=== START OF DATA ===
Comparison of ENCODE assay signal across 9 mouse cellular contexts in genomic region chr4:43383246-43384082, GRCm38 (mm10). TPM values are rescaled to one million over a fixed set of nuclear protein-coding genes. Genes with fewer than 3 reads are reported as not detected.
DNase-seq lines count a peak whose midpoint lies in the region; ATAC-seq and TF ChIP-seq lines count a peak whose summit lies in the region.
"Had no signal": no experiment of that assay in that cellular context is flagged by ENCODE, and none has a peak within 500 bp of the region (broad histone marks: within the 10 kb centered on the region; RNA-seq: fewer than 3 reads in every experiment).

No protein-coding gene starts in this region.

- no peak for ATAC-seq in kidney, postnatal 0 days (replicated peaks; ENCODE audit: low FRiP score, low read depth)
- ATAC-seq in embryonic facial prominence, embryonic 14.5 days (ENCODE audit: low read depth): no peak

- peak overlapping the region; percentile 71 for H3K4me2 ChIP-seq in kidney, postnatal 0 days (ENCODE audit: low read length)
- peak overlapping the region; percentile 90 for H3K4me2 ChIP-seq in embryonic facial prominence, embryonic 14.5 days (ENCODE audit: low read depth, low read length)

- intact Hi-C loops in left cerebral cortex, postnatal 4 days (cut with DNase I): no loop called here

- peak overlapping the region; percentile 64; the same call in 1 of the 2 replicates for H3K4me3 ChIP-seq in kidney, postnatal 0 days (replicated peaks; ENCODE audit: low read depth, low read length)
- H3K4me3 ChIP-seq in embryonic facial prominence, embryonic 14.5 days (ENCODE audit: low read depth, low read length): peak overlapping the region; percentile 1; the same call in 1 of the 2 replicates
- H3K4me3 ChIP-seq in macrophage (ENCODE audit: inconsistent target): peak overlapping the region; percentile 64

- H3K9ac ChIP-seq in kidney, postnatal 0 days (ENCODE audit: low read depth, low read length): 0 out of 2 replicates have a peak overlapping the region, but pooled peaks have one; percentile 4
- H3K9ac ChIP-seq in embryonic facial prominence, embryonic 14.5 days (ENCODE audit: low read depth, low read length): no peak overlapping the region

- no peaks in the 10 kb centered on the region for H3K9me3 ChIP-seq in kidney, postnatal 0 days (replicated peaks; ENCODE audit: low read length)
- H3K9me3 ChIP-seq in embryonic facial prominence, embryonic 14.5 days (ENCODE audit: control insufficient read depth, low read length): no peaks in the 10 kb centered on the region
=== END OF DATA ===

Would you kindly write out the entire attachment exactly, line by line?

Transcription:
Comparison of ENCODE assay signal across 9 mouse cellular contexts in genomic region chr4:43383246-43384082, GRCm38 (mm10). TPM values are rescaled to one million over a fixed set of nuclear protein-coding genes. Genes with fewer than 3 reads are reported as not detected.
DNase-seq lines count a peak whose midpoint lies in the region; ATAC-seq and TF ChIP-seq lines count a peak whose summit lies in the region.
"Had no signal": no experiment of that assay in that cellular context is flagged by ENCODE, and none has a peak within 500 bp of the region (broad histone marks: within the 10 kb centered on the region; RNA-seq: fewer than 3 reads in every experiment).

No protein-coding gene starts in this region.

- no peak for ATAC-seq in kidney, postnatal 0 days (replicated peaks; ENCODE audit: low FRiP score, low read depth)
- ATAC-seq in embryonic facial prominence, embryonic 14.5 days (ENCODE audit: low read depth): no peak

- peak overlapping the region; percentile 71 for H3K4me2 ChIP-seq in kidney, postnatal 0 days (ENCODE audit: low read length)
- peak overlapping the region; percentile 90 for H3K4me2 ChIP-seq in embryonic facial prominence, embryonic 14.5 days (ENCODE audit: low read depth, low read length)

- intact Hi-C loops in left cerebral cortex, postnatal 4 days (cut with DNase I): no loop called here

- peak overlapping the region; percentile 64; the same call in 1 of the 2 replicates for H3K4me3 ChIP-seq in kidney, postnatal 0 days (replicated peaks; ENCODE audit: low read depth, low read length)
- H3K4me3 ChIP-seq in embryonic facial prominence, embryonic 14.5 days (ENCODE audit: low read depth, low read length): peak overlapping the region; percentile 1; the same call in 1 of the 2 replicates
- H3K4me3 ChIP-seq in macrophage (ENCODE audit: inconsistent target): peak overlapping the region; percentile 64

- H3K9ac ChIP-seq in kidney, postnatal 0 days (ENCODE audit: low read depth, low read length): 0 out of 2 replicates have a peak overlapping the region, but pooled peaks have one; percentile 4
- H3K9ac ChIP-seq in embryonic facial prominence, embryonic 14.5 days (ENCODE audit: low read depth, low read length): no peak overlapping the region

- no peaks in the 10 kb centered on the region for H3K9me3 ChIP-seq in kidney, postnatal 0 days (replicated peaks; ENCODE audit: low read length)
- H3K9me3 ChIP-seq in embryonic facial prominence, embryonic 14.5 days (ENCODE audit: control insufficient read depth, low read length): no peaks in the 10 kb centered on the region